When it comes to creating an online presence for your business, there are a few generally agreed-upon standards across all industries: a well-designed website, social media accounts and responsive customer service. But if you’re following a set of broad guidelines like these without considering your specific business needs, you may be missing the mark.
“Not only is every business unique, but each one evolves and changes over time,” said Eric Mason, director of communications at website builder Wix. “One size doesn’t fit all [for best online practices], and in fact, one size doesn’t fit any dynamic and growing business. While there are certainly core fundamentals every [company] should consider when creating, managing and growing its business online, each needs to carefully balance these against its own very unique audiences, resources and goals.”
David Brown, chairman, CEO and president of website builder Web.com, agreed that building an online presence needs to be guided by the wants and needs of a business’s customers, especially when it comes to its social media strategy.
“Social media [use] should be evaluated to ensure you are using the channels that make the most sense for your brand,” Brown told Business News Daily. “If it’s a retail business, Pinterest might make sense, but if your business is more B2B focused, LinkedIn might be the right channel.”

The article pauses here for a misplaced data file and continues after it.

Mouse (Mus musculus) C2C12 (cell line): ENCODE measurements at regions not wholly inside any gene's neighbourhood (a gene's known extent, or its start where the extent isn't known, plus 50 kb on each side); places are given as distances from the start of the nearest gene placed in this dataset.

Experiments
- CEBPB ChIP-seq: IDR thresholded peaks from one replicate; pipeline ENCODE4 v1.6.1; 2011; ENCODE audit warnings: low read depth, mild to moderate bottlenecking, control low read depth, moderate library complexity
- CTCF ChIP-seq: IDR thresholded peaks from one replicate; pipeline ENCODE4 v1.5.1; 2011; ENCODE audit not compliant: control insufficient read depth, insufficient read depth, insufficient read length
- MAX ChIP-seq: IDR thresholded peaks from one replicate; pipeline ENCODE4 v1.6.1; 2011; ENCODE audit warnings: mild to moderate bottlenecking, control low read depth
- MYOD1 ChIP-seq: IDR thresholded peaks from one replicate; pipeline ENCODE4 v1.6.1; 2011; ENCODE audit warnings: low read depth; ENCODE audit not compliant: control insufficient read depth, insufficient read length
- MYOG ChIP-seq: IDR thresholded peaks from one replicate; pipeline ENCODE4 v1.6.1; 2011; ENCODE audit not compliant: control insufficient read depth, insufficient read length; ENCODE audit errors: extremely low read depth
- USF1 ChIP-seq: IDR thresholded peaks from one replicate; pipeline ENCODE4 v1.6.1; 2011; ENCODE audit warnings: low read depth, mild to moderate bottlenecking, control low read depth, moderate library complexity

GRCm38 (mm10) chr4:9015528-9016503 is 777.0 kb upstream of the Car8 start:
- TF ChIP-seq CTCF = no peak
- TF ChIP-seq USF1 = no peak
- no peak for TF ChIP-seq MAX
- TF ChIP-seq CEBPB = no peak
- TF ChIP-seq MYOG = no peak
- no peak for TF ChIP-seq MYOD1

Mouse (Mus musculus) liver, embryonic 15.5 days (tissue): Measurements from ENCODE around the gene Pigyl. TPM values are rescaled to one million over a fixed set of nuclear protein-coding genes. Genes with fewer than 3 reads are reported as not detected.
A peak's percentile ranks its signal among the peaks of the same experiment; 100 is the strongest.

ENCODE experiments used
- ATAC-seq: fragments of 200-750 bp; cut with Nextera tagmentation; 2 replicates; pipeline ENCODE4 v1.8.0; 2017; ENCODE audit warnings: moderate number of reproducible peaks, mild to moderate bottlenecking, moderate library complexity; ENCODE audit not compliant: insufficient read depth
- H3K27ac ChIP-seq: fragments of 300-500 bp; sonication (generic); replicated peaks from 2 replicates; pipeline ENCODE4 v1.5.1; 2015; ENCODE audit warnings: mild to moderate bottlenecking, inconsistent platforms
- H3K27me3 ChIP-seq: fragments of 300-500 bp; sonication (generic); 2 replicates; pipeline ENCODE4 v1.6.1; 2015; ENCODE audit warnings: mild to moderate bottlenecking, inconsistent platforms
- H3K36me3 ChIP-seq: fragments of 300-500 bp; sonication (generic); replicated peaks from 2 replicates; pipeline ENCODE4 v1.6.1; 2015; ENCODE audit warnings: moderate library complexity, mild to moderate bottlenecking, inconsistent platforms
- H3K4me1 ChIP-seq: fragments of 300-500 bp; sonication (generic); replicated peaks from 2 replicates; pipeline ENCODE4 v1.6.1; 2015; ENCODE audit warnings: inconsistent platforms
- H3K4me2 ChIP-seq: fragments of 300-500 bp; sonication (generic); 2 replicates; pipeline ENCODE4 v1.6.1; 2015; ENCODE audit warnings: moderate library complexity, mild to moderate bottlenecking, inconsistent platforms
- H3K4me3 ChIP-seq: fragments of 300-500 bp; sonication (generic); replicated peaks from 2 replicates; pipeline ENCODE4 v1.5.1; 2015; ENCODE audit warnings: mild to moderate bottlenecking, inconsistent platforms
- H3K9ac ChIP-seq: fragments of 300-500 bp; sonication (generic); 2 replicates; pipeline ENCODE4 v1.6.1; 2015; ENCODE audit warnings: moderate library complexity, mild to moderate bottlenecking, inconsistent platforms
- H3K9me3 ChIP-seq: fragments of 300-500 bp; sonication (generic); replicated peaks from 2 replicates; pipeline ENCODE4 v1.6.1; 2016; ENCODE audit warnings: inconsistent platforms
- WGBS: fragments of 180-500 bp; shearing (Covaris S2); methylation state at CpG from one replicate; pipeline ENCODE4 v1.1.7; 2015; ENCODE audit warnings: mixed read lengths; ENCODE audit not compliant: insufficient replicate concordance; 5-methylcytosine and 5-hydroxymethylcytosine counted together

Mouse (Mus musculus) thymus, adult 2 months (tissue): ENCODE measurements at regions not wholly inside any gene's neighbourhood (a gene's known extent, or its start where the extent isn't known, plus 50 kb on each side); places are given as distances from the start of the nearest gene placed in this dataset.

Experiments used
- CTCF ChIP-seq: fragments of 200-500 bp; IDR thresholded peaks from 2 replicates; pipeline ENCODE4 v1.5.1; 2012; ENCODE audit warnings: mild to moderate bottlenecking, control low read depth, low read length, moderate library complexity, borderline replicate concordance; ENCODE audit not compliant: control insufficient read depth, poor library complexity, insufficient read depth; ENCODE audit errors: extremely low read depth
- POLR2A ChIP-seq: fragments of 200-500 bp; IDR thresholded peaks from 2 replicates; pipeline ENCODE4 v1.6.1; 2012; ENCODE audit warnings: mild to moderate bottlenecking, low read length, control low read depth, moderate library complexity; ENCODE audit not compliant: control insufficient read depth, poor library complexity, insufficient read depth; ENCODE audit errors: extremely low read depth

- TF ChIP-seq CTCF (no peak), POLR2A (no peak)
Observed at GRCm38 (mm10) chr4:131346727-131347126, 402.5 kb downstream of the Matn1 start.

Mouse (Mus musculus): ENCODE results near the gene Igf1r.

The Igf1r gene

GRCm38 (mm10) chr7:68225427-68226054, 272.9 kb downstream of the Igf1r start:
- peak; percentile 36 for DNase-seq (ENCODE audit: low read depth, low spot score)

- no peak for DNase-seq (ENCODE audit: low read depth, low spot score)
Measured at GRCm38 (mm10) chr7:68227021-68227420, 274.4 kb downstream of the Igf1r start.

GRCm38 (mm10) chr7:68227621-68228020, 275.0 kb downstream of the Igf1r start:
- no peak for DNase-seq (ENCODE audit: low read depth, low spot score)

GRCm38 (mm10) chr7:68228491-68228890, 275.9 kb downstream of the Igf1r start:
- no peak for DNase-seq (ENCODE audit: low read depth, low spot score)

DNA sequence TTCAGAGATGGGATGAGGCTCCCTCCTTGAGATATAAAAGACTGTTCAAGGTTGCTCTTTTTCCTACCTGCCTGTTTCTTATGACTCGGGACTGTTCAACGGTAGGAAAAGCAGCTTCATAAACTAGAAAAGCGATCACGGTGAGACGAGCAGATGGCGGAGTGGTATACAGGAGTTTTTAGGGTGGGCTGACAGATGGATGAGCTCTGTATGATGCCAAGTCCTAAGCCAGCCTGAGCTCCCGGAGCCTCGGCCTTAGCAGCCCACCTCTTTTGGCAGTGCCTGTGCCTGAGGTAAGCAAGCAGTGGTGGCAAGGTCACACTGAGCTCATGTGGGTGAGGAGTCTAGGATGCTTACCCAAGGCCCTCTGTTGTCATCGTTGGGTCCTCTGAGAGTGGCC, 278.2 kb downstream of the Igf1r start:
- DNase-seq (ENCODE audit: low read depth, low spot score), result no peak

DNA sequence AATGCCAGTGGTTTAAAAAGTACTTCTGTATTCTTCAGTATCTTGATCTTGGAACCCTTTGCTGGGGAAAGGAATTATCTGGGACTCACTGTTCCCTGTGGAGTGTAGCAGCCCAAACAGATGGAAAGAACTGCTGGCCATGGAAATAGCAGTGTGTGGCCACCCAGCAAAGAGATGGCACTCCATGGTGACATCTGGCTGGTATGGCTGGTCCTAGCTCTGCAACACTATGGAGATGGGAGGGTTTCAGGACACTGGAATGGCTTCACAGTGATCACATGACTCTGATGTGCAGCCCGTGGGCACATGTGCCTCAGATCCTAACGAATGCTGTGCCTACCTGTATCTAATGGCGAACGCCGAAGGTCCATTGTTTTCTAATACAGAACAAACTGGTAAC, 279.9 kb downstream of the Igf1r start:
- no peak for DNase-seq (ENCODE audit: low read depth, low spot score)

To figure out the right social media strategies, Brown advised looking at which channels your customers are on and how they use each of them. For consumer-facing businesses, popular consumer sites like Facebook, Twitter and Pinterest should serve as platforms for driving traffic to your website. To expand their reach, local businesses should also work on building up their presence on sites like Google Places, Yelp and local online directories, Brown said.
Even your online customer service tactics should be tailored to your specific business functions. While all companies should have a way for customers to reach them quickly and directly, self-service is a key component for Web-based businesses. This was the case for shipping application programming interface (API) EasyPost, whose founding team quickly learned that spending time fielding customer queries was inefficient for business growth.
“We started to grow, but found that our website wasn’t ‘self-service’ enough,” said Sawyer Bateman, EasyPost’s product designer. “It was great to have customers, but we spent six to eight hours a day on support. We made a major push to improve documentation [of customer issues] and make sure customers could do everything they needed to do on the site.”